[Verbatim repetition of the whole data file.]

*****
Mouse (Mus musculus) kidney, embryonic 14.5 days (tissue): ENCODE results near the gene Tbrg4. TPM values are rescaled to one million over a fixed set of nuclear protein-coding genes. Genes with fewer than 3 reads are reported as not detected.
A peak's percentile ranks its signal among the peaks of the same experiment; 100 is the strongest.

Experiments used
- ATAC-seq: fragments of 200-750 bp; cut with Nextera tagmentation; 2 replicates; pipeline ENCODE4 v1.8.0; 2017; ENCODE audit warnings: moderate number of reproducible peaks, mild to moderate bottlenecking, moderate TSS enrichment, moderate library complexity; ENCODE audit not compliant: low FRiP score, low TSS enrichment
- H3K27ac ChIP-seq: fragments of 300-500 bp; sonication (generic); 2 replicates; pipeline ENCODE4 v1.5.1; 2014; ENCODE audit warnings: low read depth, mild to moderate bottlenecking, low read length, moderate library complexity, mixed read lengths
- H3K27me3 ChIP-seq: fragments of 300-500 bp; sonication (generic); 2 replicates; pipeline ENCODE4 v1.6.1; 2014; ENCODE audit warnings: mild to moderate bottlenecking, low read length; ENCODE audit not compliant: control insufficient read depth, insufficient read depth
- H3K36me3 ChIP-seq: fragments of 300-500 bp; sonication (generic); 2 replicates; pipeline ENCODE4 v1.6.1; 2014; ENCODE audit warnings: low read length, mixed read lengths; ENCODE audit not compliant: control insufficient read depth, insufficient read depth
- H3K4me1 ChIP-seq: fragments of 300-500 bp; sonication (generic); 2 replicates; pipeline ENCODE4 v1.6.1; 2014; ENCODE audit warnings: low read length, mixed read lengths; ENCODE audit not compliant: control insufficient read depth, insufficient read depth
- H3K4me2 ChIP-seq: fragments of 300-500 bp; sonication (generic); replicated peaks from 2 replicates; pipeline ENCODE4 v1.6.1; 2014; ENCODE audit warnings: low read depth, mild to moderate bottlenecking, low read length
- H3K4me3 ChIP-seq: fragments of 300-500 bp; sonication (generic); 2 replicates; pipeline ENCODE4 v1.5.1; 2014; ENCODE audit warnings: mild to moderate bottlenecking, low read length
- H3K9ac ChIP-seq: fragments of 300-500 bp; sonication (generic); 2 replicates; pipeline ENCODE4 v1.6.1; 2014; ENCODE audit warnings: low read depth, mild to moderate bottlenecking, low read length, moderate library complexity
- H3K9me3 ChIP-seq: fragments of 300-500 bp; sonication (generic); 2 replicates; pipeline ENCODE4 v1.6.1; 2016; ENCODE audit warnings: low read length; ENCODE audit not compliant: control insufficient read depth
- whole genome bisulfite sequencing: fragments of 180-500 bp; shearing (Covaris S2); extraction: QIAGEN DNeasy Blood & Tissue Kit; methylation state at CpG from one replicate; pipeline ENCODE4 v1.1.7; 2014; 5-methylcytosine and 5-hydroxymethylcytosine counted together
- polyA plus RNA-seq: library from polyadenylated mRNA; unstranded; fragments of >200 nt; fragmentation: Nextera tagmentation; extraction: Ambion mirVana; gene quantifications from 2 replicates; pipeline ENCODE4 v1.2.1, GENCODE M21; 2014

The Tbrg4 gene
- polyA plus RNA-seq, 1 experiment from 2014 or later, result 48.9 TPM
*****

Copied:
Mouse (Mus musculus) kidney, embryonic 14.5 days (tissue): ENCODE results near the gene Tbrg4. TPM values are rescaled to one million over a fixed set of nuclear protein-coding genes. Genes with fewer than 3 reads are reported as not detected.
A peak's percentile ranks its signal among the peaks of the same experiment; 100 is the strongest.

Experiments used
- ATAC-seq: fragments of 200-750 bp; cut with Nextera tagmentation; 2 replicates; pipeline ENCODE4 v1.8.0; 2017; ENCODE audit warnings: moderate number of reproducible peaks, mild to moderate bottlenecking, moderate TSS enrichment, moderate library complexity; ENCODE audit not compliant: low FRiP score, low TSS enrichment
- H3K27ac ChIP-seq: fragments of 300-500 bp; sonication (generic); 2 replicates; pipeline ENCODE4 v1.5.1; 2014; ENCODE audit warnings: low read depth, mild to moderate bottlenecking, low read length, moderate library complexity, mixed read lengths
- H3K27me3 ChIP-seq: fragments of 300-500 bp; sonication (generic); 2 replicates; pipeline ENCODE4 v1.6.1; 2014; ENCODE audit warnings: mild to moderate bottlenecking, low read length; ENCODE audit not compliant: control insufficient read depth, insufficient read depth
- H3K36me3 ChIP-seq: fragments of 300-500 bp; sonication (generic); 2 replicates; pipeline ENCODE4 v1.6.1; 2014; ENCODE audit warnings: low read length, mixed read lengths; ENCODE audit not compliant: control insufficient read depth, insufficient read depth
- H3K4me1 ChIP-seq: fragments of 300-500 bp; sonication (generic); 2 replicates; pipeline ENCODE4 v1.6.1; 2014; ENCODE audit warnings: low read length, mixed read lengths; ENCODE audit not compliant: control insufficient read depth, insufficient read depth
- H3K4me2 ChIP-seq: fragments of 300-500 bp; sonication (generic); replicated peaks from 2 replicates; pipeline ENCODE4 v1.6.1; 2014; ENCODE audit warnings: low read depth, mild to moderate bottlenecking, low read length
- H3K4me3 ChIP-seq: fragments of 300-500 bp; sonication (generic); 2 replicates; pipeline ENCODE4 v1.5.1; 2014; ENCODE audit warnings: mild to moderate bottlenecking, low read length
- H3K9ac ChIP-seq: fragments of 300-500 bp; sonication (generic); 2 replicates; pipeline ENCODE4 v1.6.1; 2014; ENCODE audit warnings: low read depth, mild to moderate bottlenecking, low read length, moderate library complexity
- H3K9me3 ChIP-seq: fragments of 300-500 bp; sonication (generic); 2 replicates; pipeline ENCODE4 v1.6.1; 2016; ENCODE audit warnings: low read length; ENCODE audit not compliant: control insufficient read depth
- whole genome bisulfite sequencing: fragments of 180-500 bp; shearing (Covaris S2); extraction: QIAGEN DNeasy Blood & Tissue Kit; methylation state at CpG from one replicate; pipeline ENCODE4 v1.1.7; 2014; 5-methylcytosine and 5-hydroxymethylcytosine counted together
- polyA plus RNA-seq: library from polyadenylated mRNA; unstranded; fragments of >200 nt; fragmentation: Nextera tagmentation; extraction: Ambion mirVana; gene quantifications from 2 replicates; pipeline ENCODE4 v1.2.1, GENCODE M21; 2014

The Tbrg4 gene
- polyA plus RNA-seq, 1 experiment from 2014 or later, result 48.9 TPM